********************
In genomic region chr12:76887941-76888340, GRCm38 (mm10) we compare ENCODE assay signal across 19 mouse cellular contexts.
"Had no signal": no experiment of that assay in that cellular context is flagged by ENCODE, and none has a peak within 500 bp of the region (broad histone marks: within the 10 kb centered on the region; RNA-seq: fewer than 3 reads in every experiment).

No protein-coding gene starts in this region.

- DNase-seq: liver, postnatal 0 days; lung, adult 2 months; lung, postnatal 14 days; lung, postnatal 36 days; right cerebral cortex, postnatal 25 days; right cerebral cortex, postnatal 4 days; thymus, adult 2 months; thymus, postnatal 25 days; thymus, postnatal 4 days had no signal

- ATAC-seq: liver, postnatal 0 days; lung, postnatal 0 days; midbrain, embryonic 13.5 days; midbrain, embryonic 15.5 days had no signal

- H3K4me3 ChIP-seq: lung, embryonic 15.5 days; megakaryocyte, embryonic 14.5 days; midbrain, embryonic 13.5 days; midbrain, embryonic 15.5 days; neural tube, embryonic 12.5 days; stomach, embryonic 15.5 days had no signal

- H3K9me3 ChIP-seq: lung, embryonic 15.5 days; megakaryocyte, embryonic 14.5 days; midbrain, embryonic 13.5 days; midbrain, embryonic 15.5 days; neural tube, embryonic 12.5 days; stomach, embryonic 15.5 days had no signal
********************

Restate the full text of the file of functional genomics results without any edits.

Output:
In genomic region chr12:76887941-76888340, GRCm38 (mm10) we compare ENCODE assay signal across 19 mouse cellular contexts.
"Had no signal": no experiment of that assay in that cellular context is flagged by ENCODE, and none has a peak within 500 bp of the region (broad histone marks: within the 10 kb centered on the region; RNA-seq: fewer than 3 reads in every experiment).

No protein-coding gene starts in this region.

- DNase-seq: liver, postnatal 0 days; lung, adult 2 months; lung, postnatal 14 days; lung, postnatal 36 days; right cerebral cortex, postnatal 25 days; right cerebral cortex, postnatal 4 days; thymus, adult 2 months; thymus, postnatal 25 days; thymus, postnatal 4 days had no signal

- ATAC-seq: liver, postnatal 0 days; lung, postnatal 0 days; midbrain, embryonic 13.5 days; midbrain, embryonic 15.5 days had no signal

- H3K4me3 ChIP-seq: lung, embryonic 15.5 days; megakaryocyte, embryonic 14.5 days; midbrain, embryonic 13.5 days; midbrain, embryonic 15.5 days; neural tube, embryonic 12.5 days; stomach, embryonic 15.5 days had no signal

- H3K9me3 ChIP-seq: lung, embryonic 15.5 days; megakaryocyte, embryonic 14.5 days; midbrain, embryonic 13.5 days; midbrain, embryonic 15.5 days; neural tube, embryonic 12.5 days; stomach, embryonic 15.5 days had no signal